The Organizer (Criterion Collection) [Blu-ray]
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In turn-of-the-twentieth-century Turin, an accident in a textile factory incites workers to stage a walkout. But it s not until they receive unexpected aid from a traveling professor (8½'s Marcello Mastroianni) that they find a voice, unite, and stand up for themselves. This historical drama by Mario Monicello (Big Deal on Madonna Street) is a beautiful and moving ode to the power of the people, brimming with humor and honesty. The Organizer (I compagni) features engaging, naturalistic performances; cinematography by the great Giuseppe Rotunno (Amarcord); and a multilayered, Oscar-nominated screenplay, by Monicelli, Agenore Incrocci (The Good, the Bad, and the Ugly), and Furio Scarpelli (Il postino).
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Top customer reviews
Dating from 1963 it is something of a timepiece, more particularly since it depicts industrial life in Turin around the turn of the 19th/20th century. I'm afraid that my knowledge of Italian cinema is rather scant, and had never heard of the director, Mario Monicelli. More's the pity, since he managed to eschew the typically stylized approach that so many famous Italian directors seem to love. This make the film all the more authentic, with all the industrial brutality of the time perfectly captured.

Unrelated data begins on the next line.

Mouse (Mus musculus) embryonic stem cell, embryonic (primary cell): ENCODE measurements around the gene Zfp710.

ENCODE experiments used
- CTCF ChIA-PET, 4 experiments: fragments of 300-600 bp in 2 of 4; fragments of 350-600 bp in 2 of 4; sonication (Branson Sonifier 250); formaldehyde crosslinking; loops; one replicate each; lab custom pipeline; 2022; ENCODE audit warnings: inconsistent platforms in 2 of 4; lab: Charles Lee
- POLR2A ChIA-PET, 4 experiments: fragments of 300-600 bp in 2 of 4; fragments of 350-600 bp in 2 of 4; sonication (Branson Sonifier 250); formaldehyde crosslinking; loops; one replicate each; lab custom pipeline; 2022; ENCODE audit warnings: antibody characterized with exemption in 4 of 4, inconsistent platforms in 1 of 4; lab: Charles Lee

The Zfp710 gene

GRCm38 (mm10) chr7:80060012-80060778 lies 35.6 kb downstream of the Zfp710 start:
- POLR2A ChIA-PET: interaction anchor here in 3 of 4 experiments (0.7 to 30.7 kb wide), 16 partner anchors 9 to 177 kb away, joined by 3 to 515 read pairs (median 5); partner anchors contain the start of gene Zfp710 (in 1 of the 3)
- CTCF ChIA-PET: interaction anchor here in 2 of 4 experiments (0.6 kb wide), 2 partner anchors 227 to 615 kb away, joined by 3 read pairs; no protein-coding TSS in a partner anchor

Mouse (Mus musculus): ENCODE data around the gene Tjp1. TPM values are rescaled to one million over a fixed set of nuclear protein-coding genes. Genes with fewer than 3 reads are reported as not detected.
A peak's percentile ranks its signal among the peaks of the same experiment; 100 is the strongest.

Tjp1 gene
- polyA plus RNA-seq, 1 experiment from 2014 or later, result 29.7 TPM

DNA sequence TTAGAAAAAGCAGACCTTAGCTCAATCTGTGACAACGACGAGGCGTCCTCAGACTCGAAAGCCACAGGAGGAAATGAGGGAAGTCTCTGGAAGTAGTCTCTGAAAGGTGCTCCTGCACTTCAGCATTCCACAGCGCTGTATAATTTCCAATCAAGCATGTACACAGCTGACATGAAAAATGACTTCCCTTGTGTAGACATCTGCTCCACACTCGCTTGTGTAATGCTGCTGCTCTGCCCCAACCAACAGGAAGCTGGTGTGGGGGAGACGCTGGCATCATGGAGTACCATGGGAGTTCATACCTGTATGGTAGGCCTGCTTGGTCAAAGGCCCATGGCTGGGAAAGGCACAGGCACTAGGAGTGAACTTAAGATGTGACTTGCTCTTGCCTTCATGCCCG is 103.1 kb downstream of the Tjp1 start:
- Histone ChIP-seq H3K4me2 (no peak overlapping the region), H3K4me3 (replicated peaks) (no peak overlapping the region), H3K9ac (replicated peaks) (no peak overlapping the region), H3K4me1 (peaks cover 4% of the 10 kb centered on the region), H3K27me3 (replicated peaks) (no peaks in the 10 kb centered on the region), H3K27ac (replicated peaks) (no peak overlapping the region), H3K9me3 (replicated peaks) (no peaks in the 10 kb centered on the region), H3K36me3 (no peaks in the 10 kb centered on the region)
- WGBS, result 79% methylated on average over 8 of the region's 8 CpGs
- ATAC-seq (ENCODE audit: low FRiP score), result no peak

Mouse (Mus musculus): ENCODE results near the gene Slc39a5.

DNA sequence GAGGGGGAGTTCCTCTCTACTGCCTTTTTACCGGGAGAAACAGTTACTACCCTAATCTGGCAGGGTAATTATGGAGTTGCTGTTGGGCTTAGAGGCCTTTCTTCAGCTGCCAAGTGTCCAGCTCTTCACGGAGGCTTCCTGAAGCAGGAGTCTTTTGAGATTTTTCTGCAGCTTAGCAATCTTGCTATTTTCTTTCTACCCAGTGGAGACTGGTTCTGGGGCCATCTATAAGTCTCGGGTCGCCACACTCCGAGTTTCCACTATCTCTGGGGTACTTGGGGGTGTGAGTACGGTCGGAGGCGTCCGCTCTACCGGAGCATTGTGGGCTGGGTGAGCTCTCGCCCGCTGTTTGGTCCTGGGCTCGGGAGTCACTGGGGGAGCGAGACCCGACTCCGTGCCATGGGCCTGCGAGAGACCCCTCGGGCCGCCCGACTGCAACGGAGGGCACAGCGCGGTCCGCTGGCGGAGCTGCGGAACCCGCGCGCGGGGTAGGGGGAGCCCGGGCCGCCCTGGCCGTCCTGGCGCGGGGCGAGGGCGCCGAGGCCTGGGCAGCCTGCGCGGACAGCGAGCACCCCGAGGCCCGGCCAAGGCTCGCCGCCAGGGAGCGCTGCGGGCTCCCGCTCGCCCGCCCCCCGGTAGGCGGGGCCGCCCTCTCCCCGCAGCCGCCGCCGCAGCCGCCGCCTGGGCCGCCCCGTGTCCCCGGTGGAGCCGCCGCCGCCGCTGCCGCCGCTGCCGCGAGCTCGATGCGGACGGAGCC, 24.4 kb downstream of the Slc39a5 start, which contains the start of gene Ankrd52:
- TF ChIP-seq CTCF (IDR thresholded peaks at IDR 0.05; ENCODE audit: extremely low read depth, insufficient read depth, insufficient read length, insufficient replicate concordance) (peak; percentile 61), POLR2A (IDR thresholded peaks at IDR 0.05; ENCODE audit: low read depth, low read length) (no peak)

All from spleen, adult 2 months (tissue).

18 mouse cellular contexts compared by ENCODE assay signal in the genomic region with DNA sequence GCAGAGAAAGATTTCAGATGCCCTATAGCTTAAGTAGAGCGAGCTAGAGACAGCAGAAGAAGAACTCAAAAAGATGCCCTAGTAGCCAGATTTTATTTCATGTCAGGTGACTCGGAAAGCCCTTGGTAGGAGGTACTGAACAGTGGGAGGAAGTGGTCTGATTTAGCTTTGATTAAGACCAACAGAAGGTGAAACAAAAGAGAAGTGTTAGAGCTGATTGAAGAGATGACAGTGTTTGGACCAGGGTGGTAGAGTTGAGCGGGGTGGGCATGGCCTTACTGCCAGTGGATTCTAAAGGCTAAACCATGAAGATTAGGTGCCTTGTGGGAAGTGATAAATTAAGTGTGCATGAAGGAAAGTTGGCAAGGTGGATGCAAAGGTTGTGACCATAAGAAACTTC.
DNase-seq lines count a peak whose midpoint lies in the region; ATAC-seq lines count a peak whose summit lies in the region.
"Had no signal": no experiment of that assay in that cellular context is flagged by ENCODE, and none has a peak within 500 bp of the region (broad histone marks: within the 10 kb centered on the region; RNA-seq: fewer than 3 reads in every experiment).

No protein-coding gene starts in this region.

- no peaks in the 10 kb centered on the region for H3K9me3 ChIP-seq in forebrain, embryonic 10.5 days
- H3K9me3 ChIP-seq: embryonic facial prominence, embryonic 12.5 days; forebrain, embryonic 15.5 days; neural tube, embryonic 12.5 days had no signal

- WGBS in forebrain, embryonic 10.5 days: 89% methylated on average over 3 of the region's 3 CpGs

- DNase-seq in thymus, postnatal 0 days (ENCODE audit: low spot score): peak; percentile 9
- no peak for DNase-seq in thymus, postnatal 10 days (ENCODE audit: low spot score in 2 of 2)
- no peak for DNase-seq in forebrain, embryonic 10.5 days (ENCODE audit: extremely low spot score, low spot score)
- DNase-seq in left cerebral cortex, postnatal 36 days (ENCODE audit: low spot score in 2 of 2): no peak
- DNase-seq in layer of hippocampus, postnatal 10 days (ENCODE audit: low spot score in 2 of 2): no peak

Mastroianni excels in his role as the "sophisticated" union organizer from outside, who tries his best to instill a sense of solidarity and social justice in the workplace, with all the inevitable consequences that such efforts inevitably entailed.
Although I saw it many months ago, it still remains very fresh in my memory. It's one of those films that acquire a sort of patina with age, and don't really date. Particularly impressive are the factory scenes where one feels transposed to a bygone era, which one hopes, even in the third world, has gone forever.
Overall, an excellent film on human endeavor, beautifully directed and highly atmospheric.
It's an interesting story, well told on a number of levels. A good story about labour-management conflict (almost good enough to use as a training film for unions, with pauses every so often to ask, "Would this be a useful tactic now? Why? Why Not? What other options are available?").
How people learned about folks from other parts of Italy (the Sicilians & Piedmontese blaming each other for each other's woes in their home areas, the Abruzzese soldier saying farmers from home envied factory workers in the north, etc.) was also a good way to remind viewers that Italy is FAR from homogenous.
LOVED the northern Italian accent/cadence/dialect from the actors!
of movies. Comedy italian style:
Real people with real problems
but looking with hope and joy.
And this one you must see it
with your family. And Marcello
was one of the best in the world.